City inspections are required in 14 metro cities, including Minneapolis and Saint Paul.  In Truth in Housing there is a full list of these cities with specific requirements for each city.  These are inspections that must be done by a city employee or sub-contractor for the city before the house is sold, and in many cities, before the house is even offered for sale.  Some cities, such as Saint Louis Park, do code compliance inspections and require repairs to be made on things that aren’t up to code.  Other cities, such as Maplewood, require only a disclosure report, and no repairs ever need to be done.

These reports are commonly referred to as Truth in Housing, Time of Sale, or Point of Sale inspections, among many other terms.  It would be nice if every city could call their inspections the same thing.  It would also be nice if every city had the same requirements!  In Minneapolis, you need a working smoke detector on every level of the home.  Bloomington requires the same, plus a working detector in every bedroom.  In Saint Paul, you only need one working smoke detector in the home, but it needs to be hardwired.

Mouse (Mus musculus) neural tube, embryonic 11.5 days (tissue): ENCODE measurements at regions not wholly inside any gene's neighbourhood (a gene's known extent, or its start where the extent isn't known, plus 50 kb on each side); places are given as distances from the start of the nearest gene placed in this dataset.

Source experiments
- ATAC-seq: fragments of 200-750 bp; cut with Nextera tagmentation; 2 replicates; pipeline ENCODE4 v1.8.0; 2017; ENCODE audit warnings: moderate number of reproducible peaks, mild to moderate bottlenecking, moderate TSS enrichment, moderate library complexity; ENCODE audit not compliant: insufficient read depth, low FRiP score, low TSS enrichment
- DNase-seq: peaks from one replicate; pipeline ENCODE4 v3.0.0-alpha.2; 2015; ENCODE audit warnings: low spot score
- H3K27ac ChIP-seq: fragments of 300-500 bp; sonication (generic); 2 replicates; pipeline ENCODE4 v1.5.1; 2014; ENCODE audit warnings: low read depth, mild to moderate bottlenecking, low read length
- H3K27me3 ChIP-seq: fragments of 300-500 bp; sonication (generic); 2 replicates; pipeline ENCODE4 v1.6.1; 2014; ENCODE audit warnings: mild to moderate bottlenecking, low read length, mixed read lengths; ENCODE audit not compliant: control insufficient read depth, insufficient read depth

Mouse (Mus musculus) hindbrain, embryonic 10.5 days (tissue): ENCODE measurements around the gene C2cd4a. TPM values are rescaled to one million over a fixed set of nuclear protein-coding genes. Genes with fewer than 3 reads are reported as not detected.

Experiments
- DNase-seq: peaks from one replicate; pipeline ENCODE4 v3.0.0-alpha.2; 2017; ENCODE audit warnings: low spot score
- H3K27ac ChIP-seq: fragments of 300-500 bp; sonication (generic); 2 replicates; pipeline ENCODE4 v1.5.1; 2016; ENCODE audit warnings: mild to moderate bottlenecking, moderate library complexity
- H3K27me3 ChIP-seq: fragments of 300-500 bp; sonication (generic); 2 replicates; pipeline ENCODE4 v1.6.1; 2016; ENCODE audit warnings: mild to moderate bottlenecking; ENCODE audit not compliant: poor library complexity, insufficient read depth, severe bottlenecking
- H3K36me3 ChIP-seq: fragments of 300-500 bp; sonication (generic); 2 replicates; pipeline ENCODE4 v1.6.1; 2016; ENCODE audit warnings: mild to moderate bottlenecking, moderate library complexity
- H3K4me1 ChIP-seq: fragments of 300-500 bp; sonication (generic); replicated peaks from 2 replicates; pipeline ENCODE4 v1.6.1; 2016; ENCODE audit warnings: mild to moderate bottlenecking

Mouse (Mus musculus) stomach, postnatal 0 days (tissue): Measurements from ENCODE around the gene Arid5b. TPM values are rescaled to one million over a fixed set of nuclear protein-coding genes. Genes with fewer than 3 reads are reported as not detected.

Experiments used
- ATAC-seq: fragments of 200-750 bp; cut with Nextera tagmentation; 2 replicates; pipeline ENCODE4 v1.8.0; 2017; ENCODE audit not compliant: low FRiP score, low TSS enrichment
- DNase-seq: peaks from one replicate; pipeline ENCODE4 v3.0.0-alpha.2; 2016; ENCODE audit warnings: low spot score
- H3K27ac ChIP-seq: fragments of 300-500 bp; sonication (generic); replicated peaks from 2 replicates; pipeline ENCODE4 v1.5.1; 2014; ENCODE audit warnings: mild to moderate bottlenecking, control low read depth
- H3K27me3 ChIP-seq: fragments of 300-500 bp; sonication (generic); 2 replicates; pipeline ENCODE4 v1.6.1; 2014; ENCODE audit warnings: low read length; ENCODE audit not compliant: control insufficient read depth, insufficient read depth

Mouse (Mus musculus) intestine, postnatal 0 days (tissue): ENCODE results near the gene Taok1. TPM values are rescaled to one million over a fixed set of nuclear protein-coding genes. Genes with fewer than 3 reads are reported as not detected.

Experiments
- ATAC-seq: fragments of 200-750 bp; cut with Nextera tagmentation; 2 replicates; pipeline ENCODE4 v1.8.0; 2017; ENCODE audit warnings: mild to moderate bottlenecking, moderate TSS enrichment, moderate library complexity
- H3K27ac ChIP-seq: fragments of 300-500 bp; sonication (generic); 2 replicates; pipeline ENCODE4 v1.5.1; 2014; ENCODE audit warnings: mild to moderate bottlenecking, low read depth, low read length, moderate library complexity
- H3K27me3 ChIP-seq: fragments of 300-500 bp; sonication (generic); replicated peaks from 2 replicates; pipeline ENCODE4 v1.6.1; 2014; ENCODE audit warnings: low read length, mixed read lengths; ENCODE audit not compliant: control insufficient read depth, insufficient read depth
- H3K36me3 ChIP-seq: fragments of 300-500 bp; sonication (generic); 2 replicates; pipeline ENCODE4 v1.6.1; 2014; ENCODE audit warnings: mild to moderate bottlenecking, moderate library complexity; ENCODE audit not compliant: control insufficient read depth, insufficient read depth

Even though each city has specific requirements, there are some items that are fairly universal to all the cities that have repair programs: